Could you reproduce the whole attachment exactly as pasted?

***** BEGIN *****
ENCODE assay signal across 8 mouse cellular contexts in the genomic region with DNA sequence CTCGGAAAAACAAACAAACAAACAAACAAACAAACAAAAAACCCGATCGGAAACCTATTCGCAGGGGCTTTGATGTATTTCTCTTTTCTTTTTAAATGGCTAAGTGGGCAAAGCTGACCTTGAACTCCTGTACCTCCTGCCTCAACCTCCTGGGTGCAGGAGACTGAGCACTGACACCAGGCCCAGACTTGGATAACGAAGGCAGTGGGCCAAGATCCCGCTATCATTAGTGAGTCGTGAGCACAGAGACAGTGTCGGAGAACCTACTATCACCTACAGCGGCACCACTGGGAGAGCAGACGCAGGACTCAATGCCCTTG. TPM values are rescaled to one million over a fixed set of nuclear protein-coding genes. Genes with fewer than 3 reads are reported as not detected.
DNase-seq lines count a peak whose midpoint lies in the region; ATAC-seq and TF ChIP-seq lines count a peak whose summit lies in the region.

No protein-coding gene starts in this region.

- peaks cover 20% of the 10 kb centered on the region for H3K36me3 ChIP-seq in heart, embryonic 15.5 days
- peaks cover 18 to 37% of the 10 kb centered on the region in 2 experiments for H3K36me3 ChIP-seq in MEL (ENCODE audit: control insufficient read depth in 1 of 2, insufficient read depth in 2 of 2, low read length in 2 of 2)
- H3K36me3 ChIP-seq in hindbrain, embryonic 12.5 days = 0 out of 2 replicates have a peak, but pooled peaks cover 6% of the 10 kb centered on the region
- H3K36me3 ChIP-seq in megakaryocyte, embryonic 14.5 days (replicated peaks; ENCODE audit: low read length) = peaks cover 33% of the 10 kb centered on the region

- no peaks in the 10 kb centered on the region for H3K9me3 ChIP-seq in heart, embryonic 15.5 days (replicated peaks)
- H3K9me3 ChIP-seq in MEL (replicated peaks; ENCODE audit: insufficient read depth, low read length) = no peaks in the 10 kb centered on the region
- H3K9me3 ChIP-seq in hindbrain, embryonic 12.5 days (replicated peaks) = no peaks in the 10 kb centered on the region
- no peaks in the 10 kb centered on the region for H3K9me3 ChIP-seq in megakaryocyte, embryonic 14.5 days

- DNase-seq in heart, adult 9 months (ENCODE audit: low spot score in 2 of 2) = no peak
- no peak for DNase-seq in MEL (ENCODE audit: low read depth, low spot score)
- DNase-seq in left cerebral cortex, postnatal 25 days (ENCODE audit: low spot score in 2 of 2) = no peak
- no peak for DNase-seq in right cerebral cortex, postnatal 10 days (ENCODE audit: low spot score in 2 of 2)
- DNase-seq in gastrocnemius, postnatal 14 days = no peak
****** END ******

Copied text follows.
ENCODE assay signal across 8 mouse cellular contexts in the genomic region with DNA sequence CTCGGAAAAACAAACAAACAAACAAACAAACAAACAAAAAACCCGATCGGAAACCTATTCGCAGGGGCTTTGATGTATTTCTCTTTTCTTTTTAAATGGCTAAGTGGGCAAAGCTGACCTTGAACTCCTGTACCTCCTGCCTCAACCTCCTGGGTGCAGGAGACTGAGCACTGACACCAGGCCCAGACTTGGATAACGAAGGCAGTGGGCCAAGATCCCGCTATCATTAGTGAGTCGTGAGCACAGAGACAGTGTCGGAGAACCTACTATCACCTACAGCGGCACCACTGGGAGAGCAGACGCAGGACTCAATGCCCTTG. TPM values are rescaled to one million over a fixed set of nuclear protein-coding genes. Genes with fewer than 3 reads are reported as not detected.
DNase-seq lines count a peak whose midpoint lies in the region; ATAC-seq and TF ChIP-seq lines count a peak whose summit lies in the region.

No protein-coding gene starts in this region.

- peaks cover 20% of the 10 kb centered on the region for H3K36me3 ChIP-seq in heart, embryonic 15.5 days
- peaks cover 18 to 37% of the 10 kb centered on the region in 2 experiments for H3K36me3 ChIP-seq in MEL (ENCODE audit: control insufficient read depth in 1 of 2, insufficient read depth in 2 of 2, low read length in 2 of 2)
- H3K36me3 ChIP-seq in hindbrain, embryonic 12.5 days = 0 out of 2 replicates have a peak, but pooled peaks cover 6% of the 10 kb centered on the region
- H3K36me3 ChIP-seq in megakaryocyte, embryonic 14.5 days (replicated peaks; ENCODE audit: low read length) = peaks cover 33% of the 10 kb centered on the region

- no peaks in the 10 kb centered on the region for H3K9me3 ChIP-seq in heart, embryonic 15.5 days (replicated peaks)
- H3K9me3 ChIP-seq in MEL (replicated peaks; ENCODE audit: insufficient read depth, low read length) = no peaks in the 10 kb centered on the region
- H3K9me3 ChIP-seq in hindbrain, embryonic 12.5 days (replicated peaks) = no peaks in the 10 kb centered on the region
- no peaks in the 10 kb centered on the region for H3K9me3 ChIP-seq in megakaryocyte, embryonic 14.5 days

- DNase-seq in heart, adult 9 months (ENCODE audit: low spot score in 2 of 2) = no peak
- no peak for DNase-seq in MEL (ENCODE audit: low read depth, low spot score)
- DNase-seq in left cerebral cortex, postnatal 25 days (ENCODE audit: low spot score in 2 of 2) = no peak
- no peak for DNase-seq in right cerebral cortex, postnatal 10 days (ENCODE audit: low spot score in 2 of 2)
- DNase-seq in gastrocnemius, postnatal 14 days = no peak